Equal Protection of the Law

I’ve been casting about for a way to follow up on my outrage of the government’s treatment of Aaron Swartz.
I wonder if the government’s conduct represents a violation of the equal protection clause of the constitution.
The 14th amendment says

…nor shall any State deprive any person of life, liberty, or property, without due process of law; nor deny to any person within its jurisdiction the equal protection of the laws.

Evidently this doesn’t apply to the federal government as written, but in Bolling v. Sharpe in 1954, the Supreme court got to the same point via the Due Process clause of the 5th amendment.
I think all governments, state, federal, and local, are bound to provide equal protection.
In the Swartz case, we have the following mess

  • Congress writes vague laws
  • Congress fails to update those laws as technology and society evolve
  • Prosecutors use their discretion to decide who to charge
  • Prosecutors use pre-trial plea bargaining to avoid the scrutiny of the courts

It would be nice to have a case before the Supreme Court, leading to a clear ruling that equal protection applies to the actions of prosecutors. I suspect that would also give us proportional responses to crimes, although I am not sure about that.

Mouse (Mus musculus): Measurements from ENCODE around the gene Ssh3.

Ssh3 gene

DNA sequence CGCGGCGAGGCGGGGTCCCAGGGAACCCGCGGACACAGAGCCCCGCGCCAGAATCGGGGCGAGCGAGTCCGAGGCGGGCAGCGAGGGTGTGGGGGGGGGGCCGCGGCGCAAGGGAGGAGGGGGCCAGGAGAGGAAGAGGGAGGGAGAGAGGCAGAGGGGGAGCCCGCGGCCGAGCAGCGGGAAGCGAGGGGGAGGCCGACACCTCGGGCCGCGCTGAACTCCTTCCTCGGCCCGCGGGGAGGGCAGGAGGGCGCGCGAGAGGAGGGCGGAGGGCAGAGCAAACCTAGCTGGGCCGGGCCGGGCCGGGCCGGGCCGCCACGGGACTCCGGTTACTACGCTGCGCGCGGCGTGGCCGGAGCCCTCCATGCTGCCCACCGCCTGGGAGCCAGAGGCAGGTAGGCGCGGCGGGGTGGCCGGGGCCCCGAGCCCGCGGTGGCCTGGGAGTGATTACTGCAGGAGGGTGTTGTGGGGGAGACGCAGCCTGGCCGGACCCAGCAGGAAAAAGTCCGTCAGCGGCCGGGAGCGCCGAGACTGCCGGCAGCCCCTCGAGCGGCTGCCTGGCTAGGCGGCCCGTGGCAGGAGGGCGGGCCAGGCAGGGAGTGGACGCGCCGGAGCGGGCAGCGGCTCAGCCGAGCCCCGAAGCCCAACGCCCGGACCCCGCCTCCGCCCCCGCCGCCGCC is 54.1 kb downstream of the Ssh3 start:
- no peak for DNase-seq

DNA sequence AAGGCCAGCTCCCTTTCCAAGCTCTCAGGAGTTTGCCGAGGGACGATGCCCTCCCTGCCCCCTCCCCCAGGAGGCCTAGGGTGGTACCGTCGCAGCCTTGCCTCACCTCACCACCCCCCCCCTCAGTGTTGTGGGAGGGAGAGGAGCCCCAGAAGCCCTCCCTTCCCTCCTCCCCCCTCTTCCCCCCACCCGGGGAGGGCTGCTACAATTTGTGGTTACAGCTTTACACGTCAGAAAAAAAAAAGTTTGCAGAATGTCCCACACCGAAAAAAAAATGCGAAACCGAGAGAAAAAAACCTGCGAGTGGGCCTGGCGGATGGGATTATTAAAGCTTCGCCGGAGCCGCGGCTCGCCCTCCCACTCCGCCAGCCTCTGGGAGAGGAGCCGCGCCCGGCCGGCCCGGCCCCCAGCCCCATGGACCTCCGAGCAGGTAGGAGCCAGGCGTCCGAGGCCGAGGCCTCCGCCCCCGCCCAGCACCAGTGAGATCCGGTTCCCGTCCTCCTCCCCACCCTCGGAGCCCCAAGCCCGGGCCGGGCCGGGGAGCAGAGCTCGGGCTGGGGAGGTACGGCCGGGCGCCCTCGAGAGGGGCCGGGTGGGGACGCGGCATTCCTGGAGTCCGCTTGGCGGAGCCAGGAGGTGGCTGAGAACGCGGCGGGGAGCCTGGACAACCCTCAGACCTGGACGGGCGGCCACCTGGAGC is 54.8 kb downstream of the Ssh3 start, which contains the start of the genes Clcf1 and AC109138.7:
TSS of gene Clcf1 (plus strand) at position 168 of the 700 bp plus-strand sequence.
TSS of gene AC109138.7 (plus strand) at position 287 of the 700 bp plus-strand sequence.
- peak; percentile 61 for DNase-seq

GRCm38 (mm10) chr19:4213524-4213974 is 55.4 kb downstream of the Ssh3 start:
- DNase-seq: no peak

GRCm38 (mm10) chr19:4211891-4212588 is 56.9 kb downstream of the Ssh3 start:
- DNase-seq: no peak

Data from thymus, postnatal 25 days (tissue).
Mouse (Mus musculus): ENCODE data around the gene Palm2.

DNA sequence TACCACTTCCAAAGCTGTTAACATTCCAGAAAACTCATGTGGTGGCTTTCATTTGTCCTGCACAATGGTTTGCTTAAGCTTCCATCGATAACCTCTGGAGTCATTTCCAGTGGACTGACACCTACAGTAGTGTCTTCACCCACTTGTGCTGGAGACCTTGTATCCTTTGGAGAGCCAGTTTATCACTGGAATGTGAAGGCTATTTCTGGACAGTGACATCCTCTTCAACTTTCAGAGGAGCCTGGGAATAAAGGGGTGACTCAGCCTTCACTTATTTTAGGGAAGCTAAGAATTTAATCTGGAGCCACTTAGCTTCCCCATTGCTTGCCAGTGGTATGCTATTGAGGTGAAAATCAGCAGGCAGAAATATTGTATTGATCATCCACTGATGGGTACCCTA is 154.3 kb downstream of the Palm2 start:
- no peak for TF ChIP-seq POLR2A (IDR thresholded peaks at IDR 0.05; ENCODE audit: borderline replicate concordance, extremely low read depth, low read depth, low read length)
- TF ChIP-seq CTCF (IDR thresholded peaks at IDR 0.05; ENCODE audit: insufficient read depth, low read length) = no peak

In the medium term, Congress needs to act.  I’d suggest a law repealing all laws more than 20 years old.  Sunset provisions need to be in all laws. The ones that make ongoing sense can be reauthorized, but it will take a new vote every time.  (Maybe laws forbidding action by the government should be allowed to stand indefinitely, while laws forbidding action by the people will have limited terms.)
In the short term, we need action by the executive branch, to provide equal protection, control of pre-trial behavior of prosecutors, and accountability of both prosecutors and law enforcement.

Leave a Reply

Your email address will not be published. Required fields are marked *